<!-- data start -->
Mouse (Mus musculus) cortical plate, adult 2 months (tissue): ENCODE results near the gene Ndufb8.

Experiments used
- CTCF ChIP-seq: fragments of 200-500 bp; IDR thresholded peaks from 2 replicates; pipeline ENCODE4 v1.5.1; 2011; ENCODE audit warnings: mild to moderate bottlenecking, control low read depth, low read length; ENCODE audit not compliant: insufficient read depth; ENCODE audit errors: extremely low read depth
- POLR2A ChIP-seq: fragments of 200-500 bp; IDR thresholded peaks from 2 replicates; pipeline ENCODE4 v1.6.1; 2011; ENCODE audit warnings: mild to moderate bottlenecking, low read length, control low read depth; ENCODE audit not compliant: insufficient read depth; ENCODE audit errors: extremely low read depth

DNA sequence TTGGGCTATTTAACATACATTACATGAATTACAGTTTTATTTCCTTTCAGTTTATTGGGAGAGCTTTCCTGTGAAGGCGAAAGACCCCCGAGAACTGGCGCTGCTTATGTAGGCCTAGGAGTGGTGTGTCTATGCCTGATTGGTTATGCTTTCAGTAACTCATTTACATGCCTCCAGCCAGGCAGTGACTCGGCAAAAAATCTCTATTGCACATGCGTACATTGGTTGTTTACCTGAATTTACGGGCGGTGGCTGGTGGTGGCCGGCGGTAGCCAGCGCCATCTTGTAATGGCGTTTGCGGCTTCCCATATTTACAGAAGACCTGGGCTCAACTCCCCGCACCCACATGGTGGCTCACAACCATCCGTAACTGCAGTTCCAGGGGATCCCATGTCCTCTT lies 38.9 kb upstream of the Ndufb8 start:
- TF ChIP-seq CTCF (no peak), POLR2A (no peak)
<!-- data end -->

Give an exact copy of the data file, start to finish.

Mouse (Mus musculus) cortical plate, adult 2 months (tissue): ENCODE results near the gene Ndufb8.

Experiments used
- CTCF ChIP-seq: fragments of 200-500 bp; IDR thresholded peaks from 2 replicates; pipeline ENCODE4 v1.5.1; 2011; ENCODE audit warnings: mild to moderate bottlenecking, control low read depth, low read length; ENCODE audit not compliant: insufficient read depth; ENCODE audit errors: extremely low read depth
- POLR2A ChIP-seq: fragments of 200-500 bp; IDR thresholded peaks from 2 replicates; pipeline ENCODE4 v1.6.1; 2011; ENCODE audit warnings: mild to moderate bottlenecking, low read length, control low read depth; ENCODE audit not compliant: insufficient read depth; ENCODE audit errors: extremely low read depth

DNA sequence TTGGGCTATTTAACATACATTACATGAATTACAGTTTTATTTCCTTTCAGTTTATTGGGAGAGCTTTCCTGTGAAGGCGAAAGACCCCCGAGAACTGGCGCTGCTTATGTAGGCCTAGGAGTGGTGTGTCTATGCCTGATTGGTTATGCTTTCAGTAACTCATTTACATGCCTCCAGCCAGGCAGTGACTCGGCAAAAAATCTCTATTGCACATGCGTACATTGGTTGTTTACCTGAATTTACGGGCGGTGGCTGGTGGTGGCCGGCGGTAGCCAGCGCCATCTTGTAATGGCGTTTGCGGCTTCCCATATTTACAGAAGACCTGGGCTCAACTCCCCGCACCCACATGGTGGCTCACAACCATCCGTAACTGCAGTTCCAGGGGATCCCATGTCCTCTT lies 38.9 kb upstream of the Ndufb8 start:
- TF ChIP-seq CTCF (no peak), POLR2A (no peak)